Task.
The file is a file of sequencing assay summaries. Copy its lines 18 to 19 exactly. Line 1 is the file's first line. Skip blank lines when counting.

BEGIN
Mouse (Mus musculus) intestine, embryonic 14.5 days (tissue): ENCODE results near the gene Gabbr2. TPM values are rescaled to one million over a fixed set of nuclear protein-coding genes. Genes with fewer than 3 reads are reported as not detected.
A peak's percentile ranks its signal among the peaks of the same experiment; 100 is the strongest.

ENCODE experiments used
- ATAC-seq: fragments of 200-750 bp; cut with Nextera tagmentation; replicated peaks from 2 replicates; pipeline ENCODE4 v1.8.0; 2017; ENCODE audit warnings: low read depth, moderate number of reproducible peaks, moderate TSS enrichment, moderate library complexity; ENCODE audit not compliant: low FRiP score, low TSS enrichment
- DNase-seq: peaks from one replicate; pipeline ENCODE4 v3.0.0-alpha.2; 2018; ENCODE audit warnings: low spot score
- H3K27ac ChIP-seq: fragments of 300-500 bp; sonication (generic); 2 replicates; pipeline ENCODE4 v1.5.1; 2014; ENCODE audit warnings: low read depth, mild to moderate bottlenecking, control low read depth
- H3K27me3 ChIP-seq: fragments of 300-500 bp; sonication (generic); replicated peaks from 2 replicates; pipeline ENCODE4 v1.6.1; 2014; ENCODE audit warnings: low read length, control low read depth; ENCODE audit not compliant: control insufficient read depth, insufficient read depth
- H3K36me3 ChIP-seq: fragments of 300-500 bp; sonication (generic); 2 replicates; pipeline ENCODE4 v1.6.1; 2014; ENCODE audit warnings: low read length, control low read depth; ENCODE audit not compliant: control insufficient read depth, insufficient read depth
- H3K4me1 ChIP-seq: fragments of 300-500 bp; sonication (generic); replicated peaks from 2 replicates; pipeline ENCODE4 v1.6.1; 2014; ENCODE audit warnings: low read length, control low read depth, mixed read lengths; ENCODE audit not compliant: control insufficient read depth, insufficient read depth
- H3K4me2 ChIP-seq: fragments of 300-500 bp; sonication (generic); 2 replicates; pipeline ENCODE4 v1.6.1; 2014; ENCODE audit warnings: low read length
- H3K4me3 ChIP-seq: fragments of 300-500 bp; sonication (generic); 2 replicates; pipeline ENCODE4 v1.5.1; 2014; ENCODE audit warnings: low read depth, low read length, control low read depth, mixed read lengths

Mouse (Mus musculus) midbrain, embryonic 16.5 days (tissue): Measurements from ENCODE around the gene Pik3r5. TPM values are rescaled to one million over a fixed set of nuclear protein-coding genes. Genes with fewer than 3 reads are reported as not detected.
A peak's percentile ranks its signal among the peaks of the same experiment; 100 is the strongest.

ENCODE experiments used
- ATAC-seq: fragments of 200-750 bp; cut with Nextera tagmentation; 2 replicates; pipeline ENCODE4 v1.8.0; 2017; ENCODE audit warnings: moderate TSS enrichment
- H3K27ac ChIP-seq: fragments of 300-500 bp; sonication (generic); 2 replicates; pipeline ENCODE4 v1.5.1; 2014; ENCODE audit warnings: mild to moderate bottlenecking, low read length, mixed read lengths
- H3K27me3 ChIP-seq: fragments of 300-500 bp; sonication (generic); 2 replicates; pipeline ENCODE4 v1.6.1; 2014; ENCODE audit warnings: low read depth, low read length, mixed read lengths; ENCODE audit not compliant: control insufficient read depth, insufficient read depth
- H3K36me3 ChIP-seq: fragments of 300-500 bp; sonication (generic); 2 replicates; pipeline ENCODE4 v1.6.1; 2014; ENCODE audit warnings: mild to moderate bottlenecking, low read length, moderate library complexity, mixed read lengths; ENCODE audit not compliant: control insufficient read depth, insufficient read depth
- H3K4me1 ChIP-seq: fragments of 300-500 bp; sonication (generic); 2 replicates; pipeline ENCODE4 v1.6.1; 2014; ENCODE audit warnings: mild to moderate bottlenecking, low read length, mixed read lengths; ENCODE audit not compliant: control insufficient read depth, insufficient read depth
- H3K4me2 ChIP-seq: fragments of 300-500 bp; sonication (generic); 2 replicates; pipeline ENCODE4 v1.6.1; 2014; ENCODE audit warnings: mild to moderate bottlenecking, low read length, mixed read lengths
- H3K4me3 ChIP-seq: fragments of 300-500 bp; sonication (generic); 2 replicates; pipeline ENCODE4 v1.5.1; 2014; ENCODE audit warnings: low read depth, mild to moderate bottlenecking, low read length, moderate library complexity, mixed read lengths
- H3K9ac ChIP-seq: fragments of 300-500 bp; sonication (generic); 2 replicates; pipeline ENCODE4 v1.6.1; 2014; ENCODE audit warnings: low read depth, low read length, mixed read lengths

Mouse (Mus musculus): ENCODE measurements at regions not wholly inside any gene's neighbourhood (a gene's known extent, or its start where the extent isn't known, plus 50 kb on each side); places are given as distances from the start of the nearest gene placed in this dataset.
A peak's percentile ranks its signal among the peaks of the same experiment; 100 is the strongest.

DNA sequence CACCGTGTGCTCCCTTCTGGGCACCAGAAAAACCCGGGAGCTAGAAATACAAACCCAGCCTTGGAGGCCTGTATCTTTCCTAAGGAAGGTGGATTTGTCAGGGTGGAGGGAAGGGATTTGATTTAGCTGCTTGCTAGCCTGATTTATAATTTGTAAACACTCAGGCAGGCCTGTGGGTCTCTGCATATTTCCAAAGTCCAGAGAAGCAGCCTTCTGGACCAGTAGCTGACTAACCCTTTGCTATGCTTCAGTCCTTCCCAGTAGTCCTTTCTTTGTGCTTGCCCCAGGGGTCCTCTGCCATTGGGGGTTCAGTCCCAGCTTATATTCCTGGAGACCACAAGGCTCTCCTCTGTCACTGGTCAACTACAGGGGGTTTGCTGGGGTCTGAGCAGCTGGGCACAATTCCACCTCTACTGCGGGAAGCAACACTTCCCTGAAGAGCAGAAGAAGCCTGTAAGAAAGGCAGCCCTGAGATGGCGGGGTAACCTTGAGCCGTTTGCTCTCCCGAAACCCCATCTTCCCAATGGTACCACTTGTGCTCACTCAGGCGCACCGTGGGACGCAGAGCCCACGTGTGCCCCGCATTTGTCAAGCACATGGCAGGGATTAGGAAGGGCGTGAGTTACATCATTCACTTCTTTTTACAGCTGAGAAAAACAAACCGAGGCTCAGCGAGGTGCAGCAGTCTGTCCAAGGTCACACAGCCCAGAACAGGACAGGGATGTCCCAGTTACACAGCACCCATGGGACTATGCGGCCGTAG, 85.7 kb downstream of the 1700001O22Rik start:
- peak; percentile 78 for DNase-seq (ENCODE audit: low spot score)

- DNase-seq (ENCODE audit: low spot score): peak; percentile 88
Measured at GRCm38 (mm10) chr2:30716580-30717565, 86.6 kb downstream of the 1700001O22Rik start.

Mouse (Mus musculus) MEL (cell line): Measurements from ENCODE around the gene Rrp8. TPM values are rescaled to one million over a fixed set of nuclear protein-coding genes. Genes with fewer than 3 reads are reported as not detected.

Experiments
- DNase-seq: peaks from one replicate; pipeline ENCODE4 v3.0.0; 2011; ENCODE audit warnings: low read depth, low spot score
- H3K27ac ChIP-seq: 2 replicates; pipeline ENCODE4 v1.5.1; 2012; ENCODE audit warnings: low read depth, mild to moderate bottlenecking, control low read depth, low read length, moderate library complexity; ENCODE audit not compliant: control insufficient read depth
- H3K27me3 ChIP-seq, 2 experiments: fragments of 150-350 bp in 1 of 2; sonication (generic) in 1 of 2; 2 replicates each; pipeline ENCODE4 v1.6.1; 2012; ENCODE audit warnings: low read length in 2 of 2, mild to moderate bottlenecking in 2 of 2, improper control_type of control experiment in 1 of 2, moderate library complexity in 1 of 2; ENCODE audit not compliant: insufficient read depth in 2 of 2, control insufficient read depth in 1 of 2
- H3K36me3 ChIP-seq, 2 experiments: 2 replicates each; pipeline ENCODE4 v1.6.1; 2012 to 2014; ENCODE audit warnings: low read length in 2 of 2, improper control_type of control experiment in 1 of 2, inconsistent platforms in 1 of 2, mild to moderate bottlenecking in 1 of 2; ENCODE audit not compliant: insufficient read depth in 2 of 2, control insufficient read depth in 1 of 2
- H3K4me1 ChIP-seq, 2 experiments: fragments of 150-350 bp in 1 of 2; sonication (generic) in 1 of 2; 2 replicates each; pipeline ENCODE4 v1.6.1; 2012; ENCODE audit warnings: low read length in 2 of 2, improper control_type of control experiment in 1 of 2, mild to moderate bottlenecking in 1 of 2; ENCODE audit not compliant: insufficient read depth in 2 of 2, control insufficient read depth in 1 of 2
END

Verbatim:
- H3K36me3 ChIP-seq: fragments of 300-500 bp; sonication (generic); 2 replicates; pipeline ENCODE4 v1.6.1; 2014; ENCODE audit warnings: mild to moderate bottlenecking, low read length, moderate library complexity, mixed read lengths; ENCODE audit not compliant: control insufficient read depth, insufficient read depth
- H3K4me1 ChIP-seq: fragments of 300-500 bp; sonication (generic); 2 replicates; pipeline ENCODE4 v1.6.1; 2014; ENCODE audit warnings: mild to moderate bottlenecking, low read length, mixed read lengths; ENCODE audit not compliant: control insufficient read depth, insufficient read depth